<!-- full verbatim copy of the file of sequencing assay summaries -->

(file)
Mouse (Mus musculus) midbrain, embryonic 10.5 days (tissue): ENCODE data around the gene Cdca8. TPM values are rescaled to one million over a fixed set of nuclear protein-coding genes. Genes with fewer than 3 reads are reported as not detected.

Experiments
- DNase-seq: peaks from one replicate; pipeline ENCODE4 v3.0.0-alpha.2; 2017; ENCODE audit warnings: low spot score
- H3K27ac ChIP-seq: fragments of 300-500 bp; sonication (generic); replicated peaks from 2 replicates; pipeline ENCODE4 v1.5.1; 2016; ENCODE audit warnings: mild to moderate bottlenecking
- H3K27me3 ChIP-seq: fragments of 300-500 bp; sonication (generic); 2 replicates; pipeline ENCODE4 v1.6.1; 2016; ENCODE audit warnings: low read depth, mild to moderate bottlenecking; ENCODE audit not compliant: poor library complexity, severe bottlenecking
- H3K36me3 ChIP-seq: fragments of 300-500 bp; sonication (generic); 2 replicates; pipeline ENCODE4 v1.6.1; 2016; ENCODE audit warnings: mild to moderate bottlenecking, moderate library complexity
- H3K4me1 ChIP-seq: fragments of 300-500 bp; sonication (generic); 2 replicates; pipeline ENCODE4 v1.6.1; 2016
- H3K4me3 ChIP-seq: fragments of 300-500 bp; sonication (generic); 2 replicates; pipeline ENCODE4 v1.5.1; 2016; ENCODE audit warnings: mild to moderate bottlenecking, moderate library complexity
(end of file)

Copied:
Mouse (Mus musculus) midbrain, embryonic 10.5 days (tissue): ENCODE data around the gene Cdca8. TPM values are rescaled to one million over a fixed set of nuclear protein-coding genes. Genes with fewer than 3 reads are reported as not detected.

Experiments
- DNase-seq: peaks from one replicate; pipeline ENCODE4 v3.0.0-alpha.2; 2017; ENCODE audit warnings: low spot score
- H3K27ac ChIP-seq: fragments of 300-500 bp; sonication (generic); replicated peaks from 2 replicates; pipeline ENCODE4 v1.5.1; 2016; ENCODE audit warnings: mild to moderate bottlenecking
- H3K27me3 ChIP-seq: fragments of 300-500 bp; sonication (generic); 2 replicates; pipeline ENCODE4 v1.6.1; 2016; ENCODE audit warnings: low read depth, mild to moderate bottlenecking; ENCODE audit not compliant: poor library complexity, severe bottlenecking
- H3K36me3 ChIP-seq: fragments of 300-500 bp; sonication (generic); 2 replicates; pipeline ENCODE4 v1.6.1; 2016; ENCODE audit warnings: mild to moderate bottlenecking, moderate library complexity
- H3K4me1 ChIP-seq: fragments of 300-500 bp; sonication (generic); 2 replicates; pipeline ENCODE4 v1.6.1; 2016
- H3K4me3 ChIP-seq: fragments of 300-500 bp; sonication (generic); 2 replicates; pipeline ENCODE4 v1.5.1; 2016; ENCODE audit warnings: mild to moderate bottlenecking, moderate library complexity